1 I would absolutely go to a friendly, non-judgmental church! But do I have to memorize the new mass responses?
2 On Eagles’ Wings is engineered to make people cry at funerals, and vows that God will “make you to shine like the sun,” like a new car or a Twilight vampire.

This song was part of the “contemporary” Catholic music movement of the 70s and 80s. Usually this kind of music is performed by a “folk group,” which is comprised of 4-7 elderly people, one of whom has a guitar. All of the ladies have wavery old-lady church voices. In many churches, the “folk group” is still a “hip” attempt to “reach out to the youth.”

3 My parents have verified that, in the ‘50s and ‘60s, nuns with men’s names were all-around more terrifying that nuns with ladies’ names. So, if your substitute was Sr. Damian Louis, you knew you were worse off than if you had Sr. Margaret Elizabeth.
4 One time someone asked if my mom was a nun since she’s always worked in Catholic schools, and I was all, I don’t think you really get how this nun thing works…
5 In the interest of transparency, our health class was lacking. It was one semester long, and sex ed was basically just graphic descriptions of STIs, and a warning that condoms had tiny holes for AIDS to get through (maybe it was just my teacher? When talking about the id he pronounced it “the I.D.”. He was only on staff because he was a coach, and I think this kind of thing happens at public schools too, maybe? I am basing this opinion entirely off of Mean Girls.) That lasted for about a week, and the rest of the time we watched outdated TV movies about Tracy Gold overcoming things. On a related note, there were like 3-4 pregnant girls my senior year.

Doing Lines: The Best of Gossip Girl Plots

Gossip Girl poster featuring critical review

Gossip Girl poster featuring critical review (Photo credit: Wikipedia)

Why did I watch Gossip Girl until the very end?

No but really, can someone explain to me why I stuck with it? I think I jumped on the bandwagon circa mid-season one, when it was bad in a good way. Five seasons later, it’s just bad in a bad way.

I gotta be honest, towards the end of season five and all of season six, I was just watching out of habit. Like it was on in the background but I was playing Bingo Bash on my phone instead, only to look up every once in a while to be like, “wait why is B doing this? How come S is in rehab again?” There were so many new characters and plot points hit in the final season that not only was I confused about them, but I was wondering how it was all going to come together come the finale.

And in the end, I was actually surprised that the writers managed to wrap everything up so quickly, and make it easy to follow. I was quite satisfied with how everything turned out, even the reveal of SPOILER ALERT GG being Dan Humphrey, someone who was not a total surprise behind the mysterious blogger. Plus, exec producer/The OC creator Josh Schwartz even managed to get Rachel Bilson and Kristen Bell in a scene together. Worth it.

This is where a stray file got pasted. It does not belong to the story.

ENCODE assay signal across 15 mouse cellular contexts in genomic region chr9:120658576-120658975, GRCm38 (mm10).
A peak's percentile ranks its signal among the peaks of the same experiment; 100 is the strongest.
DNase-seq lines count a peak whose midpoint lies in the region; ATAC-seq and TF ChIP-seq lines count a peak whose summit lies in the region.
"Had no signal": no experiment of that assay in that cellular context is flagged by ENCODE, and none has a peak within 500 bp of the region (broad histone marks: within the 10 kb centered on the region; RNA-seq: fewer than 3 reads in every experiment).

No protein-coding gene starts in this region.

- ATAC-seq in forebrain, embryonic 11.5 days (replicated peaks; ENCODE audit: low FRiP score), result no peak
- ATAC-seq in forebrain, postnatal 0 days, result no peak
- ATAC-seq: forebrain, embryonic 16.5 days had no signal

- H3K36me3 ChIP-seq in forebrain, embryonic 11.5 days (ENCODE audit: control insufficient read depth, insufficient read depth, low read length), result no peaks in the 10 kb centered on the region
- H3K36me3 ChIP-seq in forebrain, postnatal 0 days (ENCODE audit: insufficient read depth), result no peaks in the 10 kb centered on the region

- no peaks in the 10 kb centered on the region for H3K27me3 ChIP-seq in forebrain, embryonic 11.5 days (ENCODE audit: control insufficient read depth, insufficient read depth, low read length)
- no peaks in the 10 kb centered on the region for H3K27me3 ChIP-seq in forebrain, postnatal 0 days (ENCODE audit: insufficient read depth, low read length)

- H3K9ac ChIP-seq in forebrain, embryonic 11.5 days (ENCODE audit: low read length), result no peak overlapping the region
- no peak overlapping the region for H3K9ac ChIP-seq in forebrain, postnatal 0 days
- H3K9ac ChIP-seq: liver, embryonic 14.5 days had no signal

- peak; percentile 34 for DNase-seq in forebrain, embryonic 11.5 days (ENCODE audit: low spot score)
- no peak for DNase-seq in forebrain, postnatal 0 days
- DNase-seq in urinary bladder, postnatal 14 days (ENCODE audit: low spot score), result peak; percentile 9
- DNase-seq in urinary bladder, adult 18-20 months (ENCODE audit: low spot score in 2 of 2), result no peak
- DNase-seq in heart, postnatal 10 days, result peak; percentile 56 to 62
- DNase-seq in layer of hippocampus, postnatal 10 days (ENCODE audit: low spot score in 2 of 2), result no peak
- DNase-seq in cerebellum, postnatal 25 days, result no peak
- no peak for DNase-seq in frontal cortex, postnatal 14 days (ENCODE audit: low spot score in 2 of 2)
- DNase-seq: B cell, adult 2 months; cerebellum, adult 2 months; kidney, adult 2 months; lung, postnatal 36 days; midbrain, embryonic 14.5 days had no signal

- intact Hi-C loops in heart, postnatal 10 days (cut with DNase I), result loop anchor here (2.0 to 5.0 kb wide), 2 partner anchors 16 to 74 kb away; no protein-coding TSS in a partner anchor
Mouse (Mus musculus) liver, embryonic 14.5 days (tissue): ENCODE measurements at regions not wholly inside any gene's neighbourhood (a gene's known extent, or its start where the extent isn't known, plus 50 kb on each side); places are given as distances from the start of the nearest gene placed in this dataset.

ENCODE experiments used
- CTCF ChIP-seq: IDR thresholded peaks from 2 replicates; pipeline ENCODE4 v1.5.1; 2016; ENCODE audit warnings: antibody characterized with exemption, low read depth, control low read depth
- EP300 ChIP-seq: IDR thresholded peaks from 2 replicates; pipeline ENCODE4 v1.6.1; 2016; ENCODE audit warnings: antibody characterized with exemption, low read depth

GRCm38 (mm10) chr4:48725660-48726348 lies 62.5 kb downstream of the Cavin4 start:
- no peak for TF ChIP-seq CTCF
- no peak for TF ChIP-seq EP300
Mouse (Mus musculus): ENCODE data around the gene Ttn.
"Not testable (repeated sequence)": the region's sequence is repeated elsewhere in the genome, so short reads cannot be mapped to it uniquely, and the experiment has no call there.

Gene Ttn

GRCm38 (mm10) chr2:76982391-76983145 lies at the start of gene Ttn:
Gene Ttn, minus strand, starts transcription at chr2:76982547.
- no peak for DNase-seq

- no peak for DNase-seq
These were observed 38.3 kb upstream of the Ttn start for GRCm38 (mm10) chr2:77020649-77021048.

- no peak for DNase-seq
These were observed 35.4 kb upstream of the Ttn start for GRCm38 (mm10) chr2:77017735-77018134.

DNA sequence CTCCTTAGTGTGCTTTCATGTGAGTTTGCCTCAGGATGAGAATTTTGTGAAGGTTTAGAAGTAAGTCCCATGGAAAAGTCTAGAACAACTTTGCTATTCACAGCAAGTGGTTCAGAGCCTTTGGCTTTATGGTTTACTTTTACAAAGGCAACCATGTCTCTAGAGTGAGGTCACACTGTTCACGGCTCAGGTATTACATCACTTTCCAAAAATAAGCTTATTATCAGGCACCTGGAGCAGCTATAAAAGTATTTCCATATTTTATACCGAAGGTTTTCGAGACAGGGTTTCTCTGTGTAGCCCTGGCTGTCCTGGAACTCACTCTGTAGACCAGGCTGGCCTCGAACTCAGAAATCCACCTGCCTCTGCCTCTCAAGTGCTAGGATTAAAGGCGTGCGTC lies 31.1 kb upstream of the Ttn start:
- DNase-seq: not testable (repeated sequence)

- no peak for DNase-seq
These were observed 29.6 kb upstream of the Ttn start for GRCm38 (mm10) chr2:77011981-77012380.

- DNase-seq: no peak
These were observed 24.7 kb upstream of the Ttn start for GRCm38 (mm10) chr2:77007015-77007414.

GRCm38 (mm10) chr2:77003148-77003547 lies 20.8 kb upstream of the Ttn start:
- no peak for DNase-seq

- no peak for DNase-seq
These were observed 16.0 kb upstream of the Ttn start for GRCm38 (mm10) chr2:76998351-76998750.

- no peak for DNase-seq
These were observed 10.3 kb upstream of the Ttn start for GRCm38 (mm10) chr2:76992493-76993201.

But just to recap on the entire six season tenure of the show, here are some of the most ridiculous storylines to ever have made the airwaves/make me question yet again why I continued watching the program.

  • S1: Blair’s parents get divorced, her father brings home a new boyfriend, while her mother brings home the teacher from Clueless in a later season
  • Georgina reveals a man died in Serena’s presence under the influence of drugs, while being videotaped
  • S2: Nate hooks up with a married woman who turns out to be Sherry from Gilmore Girls
  • Georgina comes back from Jesus Camp
  • Bart bass dies in a car accident
  • Rufus finds out that for years, Lily has been hiding the fact that she gave birth to their one and only son years ago, gave him up for adoption, and he currently goes to school in Boston.
  • S3: Dan has a threesome with  Vanessa and Lizzie McGuire
  • Jenny Humphrey becomes a drug dealer, assisting the kid who was in Air Bud
  • Chuck basically prostitutes off Blair to his Uncle Jack in order to get back the hotel his father owned
  • S4: Serena has a new found relationship with her former teacher Ben, who later is jailed because her mom has him arrested for statutory rape, but Serena has no idea she did it
  • Georgina tricks Dan into thinking  he is the father of her child
  • S5: Dan buys depressed Chuck a dog named Monkey
  • Blair and Chuck get into a car accident where Blair suffers a miscarriage, Chuck nearly dies, and Blair eventually marries French Prince Louis
  • S6: Serena dates Matt Camden from 7th Heaven, while Nate coincidentally dates Matt Camden’s 17 year old daughter, Sage.
  • JK, Bart Bass is actually alive
  • Ok, but really, Bart Bass actually dies because he gets in a fight with Chuck, falls over the edge of a NYC high rise, and Chuck doesn’t help him.
  • Gossip Girl turns out to actually be Gossip Guy

Whew. Like I said, why and more importantly, HOW did I watch all this?